In the biggest films, human relationships often get lost in the spectacle.Balthasar Koramakur’s Everest, however, is a completely different beast (no bad pun intended). What looks like a cliche disaster movie a’la 2012 and The Day After Tomorrow on paper ends up being much closer to the human drama centre of films like 127 Hours instead, with spectacular visuals to trump all of them. The build to the sadly true event – the most disastrous day on Everest until last year – may be too slow for some, but it’s a worthy investment once the fragile ecosystem starts crumbling and lives end. The film may be populated entirely by stereotypes – Josh Brolin plays an arrogant Texan, John Hawkes plays an honourable small-town man – but all involved (including the surprising revelation that Jason Clarke has the lead role!) give committed performances.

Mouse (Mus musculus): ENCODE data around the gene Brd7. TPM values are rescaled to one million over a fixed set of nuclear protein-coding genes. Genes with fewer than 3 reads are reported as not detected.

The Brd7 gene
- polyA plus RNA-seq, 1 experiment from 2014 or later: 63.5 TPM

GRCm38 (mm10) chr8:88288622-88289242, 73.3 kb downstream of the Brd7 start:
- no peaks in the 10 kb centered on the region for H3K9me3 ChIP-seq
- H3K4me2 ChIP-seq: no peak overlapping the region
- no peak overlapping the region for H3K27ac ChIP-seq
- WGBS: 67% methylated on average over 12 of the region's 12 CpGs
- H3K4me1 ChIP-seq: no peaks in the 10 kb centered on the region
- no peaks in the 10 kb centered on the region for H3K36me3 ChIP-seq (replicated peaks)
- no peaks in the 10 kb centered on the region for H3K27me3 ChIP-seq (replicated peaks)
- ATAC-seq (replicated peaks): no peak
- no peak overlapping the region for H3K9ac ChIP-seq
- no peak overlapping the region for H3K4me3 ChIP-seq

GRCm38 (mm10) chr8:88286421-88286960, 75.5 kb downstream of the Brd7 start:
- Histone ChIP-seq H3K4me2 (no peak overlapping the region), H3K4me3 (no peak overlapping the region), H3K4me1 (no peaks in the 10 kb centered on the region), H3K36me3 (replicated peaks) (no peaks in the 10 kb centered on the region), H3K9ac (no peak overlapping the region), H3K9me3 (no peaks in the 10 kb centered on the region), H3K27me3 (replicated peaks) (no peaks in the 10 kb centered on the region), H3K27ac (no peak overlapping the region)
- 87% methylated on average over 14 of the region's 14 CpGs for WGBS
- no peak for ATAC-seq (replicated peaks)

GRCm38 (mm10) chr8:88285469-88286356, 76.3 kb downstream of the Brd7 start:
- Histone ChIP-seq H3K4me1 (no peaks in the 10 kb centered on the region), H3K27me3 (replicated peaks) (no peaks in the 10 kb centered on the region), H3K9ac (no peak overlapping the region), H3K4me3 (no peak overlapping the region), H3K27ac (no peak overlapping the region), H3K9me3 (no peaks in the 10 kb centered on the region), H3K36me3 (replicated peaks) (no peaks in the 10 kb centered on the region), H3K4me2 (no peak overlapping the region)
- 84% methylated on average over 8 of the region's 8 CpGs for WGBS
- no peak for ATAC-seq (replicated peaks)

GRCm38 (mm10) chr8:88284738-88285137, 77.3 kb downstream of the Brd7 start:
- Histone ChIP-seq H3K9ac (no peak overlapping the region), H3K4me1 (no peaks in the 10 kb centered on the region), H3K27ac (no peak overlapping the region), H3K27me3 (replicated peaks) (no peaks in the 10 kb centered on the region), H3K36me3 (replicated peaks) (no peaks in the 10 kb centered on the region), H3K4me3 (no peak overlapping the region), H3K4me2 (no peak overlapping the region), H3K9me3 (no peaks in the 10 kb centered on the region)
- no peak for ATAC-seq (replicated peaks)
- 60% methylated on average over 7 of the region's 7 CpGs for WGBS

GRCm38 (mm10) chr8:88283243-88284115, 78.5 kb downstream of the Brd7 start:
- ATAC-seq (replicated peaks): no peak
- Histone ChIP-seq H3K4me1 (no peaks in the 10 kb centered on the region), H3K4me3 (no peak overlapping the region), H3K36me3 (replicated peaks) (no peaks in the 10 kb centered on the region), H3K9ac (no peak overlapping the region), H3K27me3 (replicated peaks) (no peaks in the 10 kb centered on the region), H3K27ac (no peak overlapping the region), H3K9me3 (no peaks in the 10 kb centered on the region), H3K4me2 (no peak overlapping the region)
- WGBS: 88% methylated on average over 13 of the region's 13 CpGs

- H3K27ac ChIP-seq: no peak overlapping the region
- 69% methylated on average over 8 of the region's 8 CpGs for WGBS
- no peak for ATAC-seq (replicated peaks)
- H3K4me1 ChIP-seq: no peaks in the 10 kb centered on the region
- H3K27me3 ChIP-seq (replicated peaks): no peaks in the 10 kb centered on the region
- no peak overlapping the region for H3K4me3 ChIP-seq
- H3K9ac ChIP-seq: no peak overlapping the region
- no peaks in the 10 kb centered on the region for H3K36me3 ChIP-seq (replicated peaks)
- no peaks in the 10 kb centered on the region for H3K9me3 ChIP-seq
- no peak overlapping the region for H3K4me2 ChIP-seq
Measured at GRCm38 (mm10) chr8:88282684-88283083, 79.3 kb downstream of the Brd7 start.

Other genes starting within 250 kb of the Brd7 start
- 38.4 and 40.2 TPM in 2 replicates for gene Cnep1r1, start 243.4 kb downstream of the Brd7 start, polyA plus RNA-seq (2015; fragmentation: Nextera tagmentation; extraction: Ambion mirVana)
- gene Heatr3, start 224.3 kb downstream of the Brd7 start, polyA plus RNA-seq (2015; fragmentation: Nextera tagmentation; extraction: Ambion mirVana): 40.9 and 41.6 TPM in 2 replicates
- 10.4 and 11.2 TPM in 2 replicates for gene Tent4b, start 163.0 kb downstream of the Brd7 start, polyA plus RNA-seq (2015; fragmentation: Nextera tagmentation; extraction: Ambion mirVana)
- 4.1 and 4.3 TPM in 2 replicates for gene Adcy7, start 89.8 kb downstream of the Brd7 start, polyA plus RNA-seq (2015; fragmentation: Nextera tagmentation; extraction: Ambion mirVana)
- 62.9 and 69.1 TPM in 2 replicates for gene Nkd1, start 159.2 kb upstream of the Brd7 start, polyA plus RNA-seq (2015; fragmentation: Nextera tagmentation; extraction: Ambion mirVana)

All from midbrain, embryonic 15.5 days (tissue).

The concept of man vs. the unstoppable force of nature is one that has been explored with relish by filmmakers as varied as J.C. Chandor (All Is Lost), Alfonso Cuaron (Gravity), and Jean-Marc Vallee (Wild). All of them hint at secrets, people swallowed into it against their will and a dormant ferocity that could emerge at any minute. But there’s also a healing quality, finding answers in the uncertainty. For the climbers in Everest, it’s a sense of self-actualisation that drives their pursuit of a goal in a most unforgiving part of the planet.